One of the big things I have been planning for lately is a trip I will be taking to France with the children later this year. We will go on our own at first, with Mr B joining us later, and will live in the one specific town for four months. The goal is to get to know the language, the town, the climate, the food, the history, and most importantly the neighbours, during our stay.
To say I am excited is an understatement, and there will definitely be more talk about that trip on this blog in the coming months.
Now I realise that four months is rather on the extreme side of what has become known as "slow travel," but that doesn't mean we can't do the same on much shorter breaks. Even - I put it to you - weekend breaks. Slow travel is increasingly popular these days and it's not about "travelling for a really long time" but, rather, about getting to know the places we visit on a deeper level, rather than racing through and ticking off monuments on a list.
Recently for my newsletter, I created a cuckoo clock mail-art template, inspired by a request someone had made on Instagram. Thinking about cuckoo clocks made me think about kitsch, touristy souvenirs, and that made me think about holidays, and that got me thinking about slow-versus-fast ways to travel.
I made a list on the newsletter of "8 tips for slow travel" and have had such a wonderful response to it that I thought I'd share here, too, in the hopes that it will be just as useful or thought-provoking for you, if this is not something you'd considered before.
8 tips for slow travel: ideas for enjoying more mindful holidays
Slow travel is about trying to get to know the landscape, culture and people of the place you're visiting, rather than scratching the surface and moving on. Like all things "slow" (slow food, slow fashion and slow parenting, for example), slow travel is about mindfulness. About slowing down enough to notice the things around you, listen to the people around you, and take care of the place you are lucky enough to visit.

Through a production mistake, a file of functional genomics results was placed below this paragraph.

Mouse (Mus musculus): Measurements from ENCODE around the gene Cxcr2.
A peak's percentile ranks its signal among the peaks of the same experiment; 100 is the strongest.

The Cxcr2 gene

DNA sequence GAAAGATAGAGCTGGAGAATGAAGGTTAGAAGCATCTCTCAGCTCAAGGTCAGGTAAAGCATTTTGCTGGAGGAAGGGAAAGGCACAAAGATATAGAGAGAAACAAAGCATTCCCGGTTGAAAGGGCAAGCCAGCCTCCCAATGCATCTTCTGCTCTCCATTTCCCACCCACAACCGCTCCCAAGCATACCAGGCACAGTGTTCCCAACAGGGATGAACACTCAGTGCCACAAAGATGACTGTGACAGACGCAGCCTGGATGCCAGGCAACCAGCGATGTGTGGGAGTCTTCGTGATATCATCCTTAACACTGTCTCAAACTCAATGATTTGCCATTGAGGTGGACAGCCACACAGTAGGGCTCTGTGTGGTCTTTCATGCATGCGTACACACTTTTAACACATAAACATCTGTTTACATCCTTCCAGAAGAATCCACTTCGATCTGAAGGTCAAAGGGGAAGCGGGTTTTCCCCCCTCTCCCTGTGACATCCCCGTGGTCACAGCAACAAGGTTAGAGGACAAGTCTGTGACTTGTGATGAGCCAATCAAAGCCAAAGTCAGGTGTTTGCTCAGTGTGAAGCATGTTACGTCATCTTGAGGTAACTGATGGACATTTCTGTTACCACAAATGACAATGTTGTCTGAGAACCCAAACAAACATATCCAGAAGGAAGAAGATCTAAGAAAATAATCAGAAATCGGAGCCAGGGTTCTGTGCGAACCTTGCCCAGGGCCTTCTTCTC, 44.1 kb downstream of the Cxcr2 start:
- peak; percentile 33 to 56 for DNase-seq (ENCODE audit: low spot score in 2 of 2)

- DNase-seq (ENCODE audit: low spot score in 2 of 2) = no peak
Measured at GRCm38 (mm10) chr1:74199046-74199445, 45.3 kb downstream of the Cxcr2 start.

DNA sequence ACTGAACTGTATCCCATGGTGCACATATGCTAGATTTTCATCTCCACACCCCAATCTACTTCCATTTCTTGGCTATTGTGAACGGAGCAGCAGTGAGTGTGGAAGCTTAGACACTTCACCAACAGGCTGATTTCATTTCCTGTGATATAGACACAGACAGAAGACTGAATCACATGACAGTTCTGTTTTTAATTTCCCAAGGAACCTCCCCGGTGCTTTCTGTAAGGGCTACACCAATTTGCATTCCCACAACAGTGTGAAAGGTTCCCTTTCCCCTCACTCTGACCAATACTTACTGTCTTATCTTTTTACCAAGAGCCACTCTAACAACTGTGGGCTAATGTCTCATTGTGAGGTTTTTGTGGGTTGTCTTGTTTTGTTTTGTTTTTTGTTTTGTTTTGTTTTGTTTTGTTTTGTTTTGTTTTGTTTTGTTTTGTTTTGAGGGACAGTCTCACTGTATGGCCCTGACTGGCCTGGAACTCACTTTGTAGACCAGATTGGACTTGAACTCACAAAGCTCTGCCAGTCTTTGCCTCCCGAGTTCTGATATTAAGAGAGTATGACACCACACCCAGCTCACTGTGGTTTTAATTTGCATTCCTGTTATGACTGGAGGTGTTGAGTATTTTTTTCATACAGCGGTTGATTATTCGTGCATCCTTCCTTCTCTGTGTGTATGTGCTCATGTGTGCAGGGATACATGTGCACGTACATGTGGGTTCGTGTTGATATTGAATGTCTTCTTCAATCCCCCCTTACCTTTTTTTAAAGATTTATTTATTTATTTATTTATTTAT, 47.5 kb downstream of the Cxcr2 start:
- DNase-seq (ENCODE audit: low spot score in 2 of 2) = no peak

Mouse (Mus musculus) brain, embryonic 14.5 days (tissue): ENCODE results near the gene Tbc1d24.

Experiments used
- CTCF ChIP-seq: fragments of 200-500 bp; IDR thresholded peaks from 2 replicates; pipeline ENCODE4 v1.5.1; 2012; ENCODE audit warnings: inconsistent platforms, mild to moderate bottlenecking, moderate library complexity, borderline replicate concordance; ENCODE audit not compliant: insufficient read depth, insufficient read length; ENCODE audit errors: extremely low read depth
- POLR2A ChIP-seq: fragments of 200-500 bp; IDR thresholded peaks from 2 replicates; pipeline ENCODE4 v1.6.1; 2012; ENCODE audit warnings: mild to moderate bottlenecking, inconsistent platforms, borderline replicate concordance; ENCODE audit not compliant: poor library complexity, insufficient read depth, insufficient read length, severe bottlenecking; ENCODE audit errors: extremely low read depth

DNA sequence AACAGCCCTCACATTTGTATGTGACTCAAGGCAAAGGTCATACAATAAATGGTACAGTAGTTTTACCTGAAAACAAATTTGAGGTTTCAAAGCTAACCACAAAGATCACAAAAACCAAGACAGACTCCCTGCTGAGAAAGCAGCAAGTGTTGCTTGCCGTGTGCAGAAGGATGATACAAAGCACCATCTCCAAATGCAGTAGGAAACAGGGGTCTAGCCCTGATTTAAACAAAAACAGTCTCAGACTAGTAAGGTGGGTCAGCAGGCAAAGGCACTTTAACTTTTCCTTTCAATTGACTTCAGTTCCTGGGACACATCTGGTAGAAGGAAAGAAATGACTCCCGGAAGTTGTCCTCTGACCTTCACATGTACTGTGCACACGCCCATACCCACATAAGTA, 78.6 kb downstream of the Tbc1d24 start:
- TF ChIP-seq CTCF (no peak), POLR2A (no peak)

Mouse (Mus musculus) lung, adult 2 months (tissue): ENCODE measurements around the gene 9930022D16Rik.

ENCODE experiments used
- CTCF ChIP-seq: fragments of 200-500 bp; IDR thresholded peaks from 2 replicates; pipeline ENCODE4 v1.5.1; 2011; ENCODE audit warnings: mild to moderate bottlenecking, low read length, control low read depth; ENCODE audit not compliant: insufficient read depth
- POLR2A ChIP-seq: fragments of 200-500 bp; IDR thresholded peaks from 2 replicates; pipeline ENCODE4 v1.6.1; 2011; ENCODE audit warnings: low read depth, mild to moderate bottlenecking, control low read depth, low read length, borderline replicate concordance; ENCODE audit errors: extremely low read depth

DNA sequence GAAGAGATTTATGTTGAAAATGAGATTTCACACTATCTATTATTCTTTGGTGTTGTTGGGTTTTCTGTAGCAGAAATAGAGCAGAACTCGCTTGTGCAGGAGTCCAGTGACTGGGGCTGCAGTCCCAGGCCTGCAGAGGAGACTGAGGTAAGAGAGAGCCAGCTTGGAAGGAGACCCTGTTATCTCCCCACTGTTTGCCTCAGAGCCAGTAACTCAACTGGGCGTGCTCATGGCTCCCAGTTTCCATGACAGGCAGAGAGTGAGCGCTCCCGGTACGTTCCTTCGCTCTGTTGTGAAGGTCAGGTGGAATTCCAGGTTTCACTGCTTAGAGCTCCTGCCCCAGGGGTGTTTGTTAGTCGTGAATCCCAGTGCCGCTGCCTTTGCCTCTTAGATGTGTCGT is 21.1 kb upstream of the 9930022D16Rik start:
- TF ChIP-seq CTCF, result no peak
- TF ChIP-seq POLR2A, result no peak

1. Aim to spend a decent amount of time in one place
Slow travel is the opposite of a 10-stop bus tour: it’s not about ticking famous sights off a list then moving on, it’s about steeping yourself in the culture and daily life of a new place
2. Eat local food
Ask hotel staff or hosts about the places they recommend that are not typical tourist spots. Ask where they and their friends like to eat and drink. In restaurants, ask wait-staff about the food on the menu. What do they recommend? If you’re doing some of your own cooking, avoid the supermarkets and shop at local stores - or even better if you can find produce markets - and talk to the stallholders about what’s good and how to prepare it
3. Stay where local people live
Consider staying in an Airbnb or similar home in a “real” neighbourhood, to get a genuine feel for the place you’re visiting, rather than in one of the big chain-hotels in an area designed for tourists
4. Get to know the neighbours
Chat with bus drivers, taxi drivers and hotel staff. Find a local cafe and visit it every day. Get to know the regular staff, and learn how to say “good morning,” and “how are you,” and order your morning tea or coffee in the local language. Find a table outside or near a window and people-watch, taking in snippets of the daily life of the people who live in this place
5. Shop locally
Tourism is a booming industry and in some areas is the biggest single contributor to the local economy. Where you spend your money can have an enormous impact on the community, so try to buy your patterned scarves, hand-blown glass ornaments and cuckoo-clocks from local vendors (or local makers if you can find and meet them!) rather than multinational corporations
6. Slow down your actual travel
Do you really need to take a taxi or town car to that next place? Try public transport, hire a bicycle, or even walk. You’ll see more, meet more people, and be free to stop or change direction whenever anything you see takes your fancy. You’ll also be significantly reducing your impact on the planet by traveling this way
7. Try to reduce your waste
It’s not always easy to recycle or sustainably dispose of waste in every country, but a few small steps to plan ahead will significantly lessen your potential impact on the waste of that country. Carry a backpack or tote bag for your shopping rather than accepting plastic bags. If local water is unsafe but the water in your hotel is drinkable, stock up before you leave for the day with water in your own reusable bottles, rather than buying plastic ones (you can also carry water sterilisation tablets with you if you need to). If you’re out in nature, carry your rubbish out with you
8. "Wish you were here"
Instead of logging into the hotel wifi or visiting an Internet cafe to update Facebook, buy a handful of postcards and stamps from a local vendor and head to a sunny cafe to write to loved ones about your experience. If you have half a morning on your hands, how about switching out some of those postcards for ‘real’ letters? Maybe even try your hand mail-art, depicting a simple scene from your holiday (the coffee you're drinking, a building you visited, some market produce). Think of little souvenirs you could enclose to add colour to your letters:
- Street maps and subway maps
- Leaves, flowers and found feathers
- Ticket stubs
- Bus timetables
- Business cards from cafes
- Cardboard drink-coasters
- Branded paper napkins